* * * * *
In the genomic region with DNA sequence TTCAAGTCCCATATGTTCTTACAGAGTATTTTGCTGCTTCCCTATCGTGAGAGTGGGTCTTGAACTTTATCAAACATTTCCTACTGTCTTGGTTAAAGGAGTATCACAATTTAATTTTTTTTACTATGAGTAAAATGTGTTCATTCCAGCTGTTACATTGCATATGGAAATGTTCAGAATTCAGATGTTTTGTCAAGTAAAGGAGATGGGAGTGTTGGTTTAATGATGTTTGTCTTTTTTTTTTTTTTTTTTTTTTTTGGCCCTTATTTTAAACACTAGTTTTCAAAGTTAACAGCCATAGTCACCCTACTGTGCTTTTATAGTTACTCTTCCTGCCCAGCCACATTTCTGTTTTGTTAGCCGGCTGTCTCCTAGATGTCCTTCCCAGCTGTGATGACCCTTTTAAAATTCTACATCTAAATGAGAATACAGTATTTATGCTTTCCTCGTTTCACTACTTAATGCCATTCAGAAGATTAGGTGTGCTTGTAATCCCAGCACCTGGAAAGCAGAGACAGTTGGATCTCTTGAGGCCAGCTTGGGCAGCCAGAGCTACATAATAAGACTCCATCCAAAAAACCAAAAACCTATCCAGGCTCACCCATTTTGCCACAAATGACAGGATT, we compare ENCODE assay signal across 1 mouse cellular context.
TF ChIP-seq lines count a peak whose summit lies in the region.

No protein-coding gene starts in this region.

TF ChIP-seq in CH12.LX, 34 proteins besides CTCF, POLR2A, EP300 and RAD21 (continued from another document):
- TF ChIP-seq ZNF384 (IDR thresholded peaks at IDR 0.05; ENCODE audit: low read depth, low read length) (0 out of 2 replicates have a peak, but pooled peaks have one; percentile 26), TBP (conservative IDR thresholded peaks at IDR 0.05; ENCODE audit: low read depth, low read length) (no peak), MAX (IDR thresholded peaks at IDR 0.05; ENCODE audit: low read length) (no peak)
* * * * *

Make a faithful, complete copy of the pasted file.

In the genomic region with DNA sequence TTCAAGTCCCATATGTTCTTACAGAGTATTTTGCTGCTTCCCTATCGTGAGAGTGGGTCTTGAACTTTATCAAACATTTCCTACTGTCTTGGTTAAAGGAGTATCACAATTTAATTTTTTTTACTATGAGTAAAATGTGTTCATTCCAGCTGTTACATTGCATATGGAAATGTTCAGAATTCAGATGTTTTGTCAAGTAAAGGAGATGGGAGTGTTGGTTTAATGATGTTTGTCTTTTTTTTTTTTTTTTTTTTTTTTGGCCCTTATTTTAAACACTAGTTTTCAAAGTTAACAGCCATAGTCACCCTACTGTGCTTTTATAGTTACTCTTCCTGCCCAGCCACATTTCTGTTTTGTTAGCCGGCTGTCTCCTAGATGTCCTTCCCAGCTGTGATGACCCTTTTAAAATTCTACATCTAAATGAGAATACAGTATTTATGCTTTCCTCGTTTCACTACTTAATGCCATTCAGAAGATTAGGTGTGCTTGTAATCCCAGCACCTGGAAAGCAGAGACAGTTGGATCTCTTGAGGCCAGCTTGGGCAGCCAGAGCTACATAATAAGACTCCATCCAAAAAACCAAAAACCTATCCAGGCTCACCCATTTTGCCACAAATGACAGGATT, we compare ENCODE assay signal across 1 mouse cellular context.
TF ChIP-seq lines count a peak whose summit lies in the region.

No protein-coding gene starts in this region.

TF ChIP-seq in CH12.LX, 34 proteins besides CTCF, POLR2A, EP300 and RAD21 (continued from another document):
- TF ChIP-seq ZNF384 (IDR thresholded peaks at IDR 0.05; ENCODE audit: low read depth, low read length) (0 out of 2 replicates have a peak, but pooled peaks have one; percentile 26), TBP (conservative IDR thresholded peaks at IDR 0.05; ENCODE audit: low read depth, low read length) (no peak), MAX (IDR thresholded peaks at IDR 0.05; ENCODE audit: low read length) (no peak)